Rose Oliver receives national DAR award

Rose Oliver receives national DAR award

Posted: Friday, January 13, 2012 1:02 pm

Rose Oliver receives national DAR award | Rose Allen Oliver, Jacob Flournoy Chapter Daughters of the American Revolution, National DAR Historic Preservation Recognition Award

Rose Allen Oliver, a member of the Jacob Flournoy Chapter Daughters of the American Revolution, recently received the National DAR Historic Preservation Recognition Award.
Chapter regent Sallie Ferguson was notified of the award by Elizabeth “Betsy” Reynolds Kuster, national DAR vice chairman of the Historic Preservation Recognition Award. Mrs. Ferguson said national DAR goals include preserving the past, enhancing the present and investing in the future, all of which Mrs. Oliver has been engaged.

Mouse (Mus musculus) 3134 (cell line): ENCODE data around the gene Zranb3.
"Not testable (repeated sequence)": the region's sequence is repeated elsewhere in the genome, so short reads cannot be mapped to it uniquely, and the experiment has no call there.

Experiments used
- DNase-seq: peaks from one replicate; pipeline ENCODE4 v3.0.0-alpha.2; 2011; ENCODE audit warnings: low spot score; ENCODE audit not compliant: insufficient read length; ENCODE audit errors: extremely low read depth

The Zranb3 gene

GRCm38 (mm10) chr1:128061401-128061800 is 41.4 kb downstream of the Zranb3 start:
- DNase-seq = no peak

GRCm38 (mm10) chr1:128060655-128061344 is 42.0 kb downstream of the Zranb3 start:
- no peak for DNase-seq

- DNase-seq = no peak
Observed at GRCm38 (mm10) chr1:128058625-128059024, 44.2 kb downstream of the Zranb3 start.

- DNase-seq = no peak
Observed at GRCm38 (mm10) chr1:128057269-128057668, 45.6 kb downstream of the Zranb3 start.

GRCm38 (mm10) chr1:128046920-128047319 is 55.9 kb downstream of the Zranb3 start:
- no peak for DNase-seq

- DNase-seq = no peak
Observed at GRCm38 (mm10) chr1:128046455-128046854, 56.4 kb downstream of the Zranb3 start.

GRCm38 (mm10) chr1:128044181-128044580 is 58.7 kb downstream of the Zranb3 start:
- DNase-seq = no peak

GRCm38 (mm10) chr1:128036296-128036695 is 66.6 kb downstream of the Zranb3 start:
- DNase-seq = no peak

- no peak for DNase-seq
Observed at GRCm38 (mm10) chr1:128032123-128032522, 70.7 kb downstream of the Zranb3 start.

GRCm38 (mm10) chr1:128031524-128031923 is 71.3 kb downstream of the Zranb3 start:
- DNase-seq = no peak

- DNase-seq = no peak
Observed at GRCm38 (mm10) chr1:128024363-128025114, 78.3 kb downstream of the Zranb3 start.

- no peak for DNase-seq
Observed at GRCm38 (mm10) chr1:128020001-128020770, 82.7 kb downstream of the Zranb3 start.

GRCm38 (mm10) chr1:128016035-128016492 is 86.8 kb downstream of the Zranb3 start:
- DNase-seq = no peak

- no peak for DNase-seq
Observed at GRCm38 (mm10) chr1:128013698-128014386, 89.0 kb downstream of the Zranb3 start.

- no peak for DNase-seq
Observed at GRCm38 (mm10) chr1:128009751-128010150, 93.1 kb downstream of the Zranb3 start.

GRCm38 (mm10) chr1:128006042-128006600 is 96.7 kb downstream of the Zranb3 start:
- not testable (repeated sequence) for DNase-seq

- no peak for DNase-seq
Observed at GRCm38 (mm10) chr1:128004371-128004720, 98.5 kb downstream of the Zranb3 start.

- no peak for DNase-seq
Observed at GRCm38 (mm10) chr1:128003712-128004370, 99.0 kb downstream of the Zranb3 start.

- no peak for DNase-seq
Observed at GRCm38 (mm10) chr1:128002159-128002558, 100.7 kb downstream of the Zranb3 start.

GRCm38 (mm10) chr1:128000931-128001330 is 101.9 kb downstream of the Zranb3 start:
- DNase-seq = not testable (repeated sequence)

Mrs. Oliver and her husband, Royce Oliver, purchased what is known in the local area as the Parks Weaks House, located at 219 Third St. in Fulton in 1983.
A certificate issued for the home and signed by Gov. Wendell Ford reads, “The Kentucky Heritage Commission has designated the Louis Weaks House, a Kentucky Landmark and deems it worthy of preservation.”
Even though the certificate is in the name of Louis Weaks, this is the same house as the Parks Weaks house. The house is known by its original owners, Parks H. and Olivia Weaks. Their son, Louis Weaks, lived in the house with his wife, Elsie. Royce and Rose Oliver are the third owners of the house. The Olivers have spent almost 30 years renovating the house. A marker attached to the front porch wall verifies the designation.